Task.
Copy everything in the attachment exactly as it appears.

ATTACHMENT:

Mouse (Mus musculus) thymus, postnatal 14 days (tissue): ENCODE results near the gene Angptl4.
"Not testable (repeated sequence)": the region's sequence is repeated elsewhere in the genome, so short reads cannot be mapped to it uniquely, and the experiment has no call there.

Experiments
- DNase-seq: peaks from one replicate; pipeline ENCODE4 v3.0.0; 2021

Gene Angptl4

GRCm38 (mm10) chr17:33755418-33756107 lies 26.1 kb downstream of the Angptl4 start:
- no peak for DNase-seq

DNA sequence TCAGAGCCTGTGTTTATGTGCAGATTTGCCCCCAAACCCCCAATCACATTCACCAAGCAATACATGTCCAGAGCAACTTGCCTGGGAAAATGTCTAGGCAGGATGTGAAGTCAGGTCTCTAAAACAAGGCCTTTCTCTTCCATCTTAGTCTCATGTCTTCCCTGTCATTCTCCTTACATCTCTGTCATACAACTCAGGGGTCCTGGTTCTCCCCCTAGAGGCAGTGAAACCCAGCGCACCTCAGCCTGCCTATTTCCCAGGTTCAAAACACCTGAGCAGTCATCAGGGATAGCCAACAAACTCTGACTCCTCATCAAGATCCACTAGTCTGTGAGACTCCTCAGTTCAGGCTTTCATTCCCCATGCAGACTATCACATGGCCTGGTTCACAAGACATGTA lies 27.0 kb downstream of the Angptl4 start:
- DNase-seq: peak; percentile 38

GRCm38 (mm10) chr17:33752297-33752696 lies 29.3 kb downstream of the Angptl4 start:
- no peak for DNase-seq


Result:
Mouse (Mus musculus) thymus, postnatal 14 days (tissue): ENCODE results near the gene Angptl4.
"Not testable (repeated sequence)": the region's sequence is repeated elsewhere in the genome, so short reads cannot be mapped to it uniquely, and the experiment has no call there.

Experiments
- DNase-seq: peaks from one replicate; pipeline ENCODE4 v3.0.0; 2021

Gene Angptl4

GRCm38 (mm10) chr17:33755418-33756107 lies 26.1 kb downstream of the Angptl4 start:
- no peak for DNase-seq

DNA sequence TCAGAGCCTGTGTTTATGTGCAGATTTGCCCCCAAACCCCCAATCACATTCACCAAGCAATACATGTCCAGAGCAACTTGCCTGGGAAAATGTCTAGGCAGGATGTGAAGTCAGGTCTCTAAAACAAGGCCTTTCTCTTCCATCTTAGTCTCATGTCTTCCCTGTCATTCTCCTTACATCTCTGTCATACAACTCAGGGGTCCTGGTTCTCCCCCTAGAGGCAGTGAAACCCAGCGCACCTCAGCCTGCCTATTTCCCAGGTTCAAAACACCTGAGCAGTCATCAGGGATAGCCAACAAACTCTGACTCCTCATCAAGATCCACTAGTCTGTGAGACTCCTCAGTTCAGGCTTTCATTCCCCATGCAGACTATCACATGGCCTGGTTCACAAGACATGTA lies 27.0 kb downstream of the Angptl4 start:
- DNase-seq: peak; percentile 38

GRCm38 (mm10) chr17:33752297-33752696 lies 29.3 kb downstream of the Angptl4 start:
- no peak for DNase-seq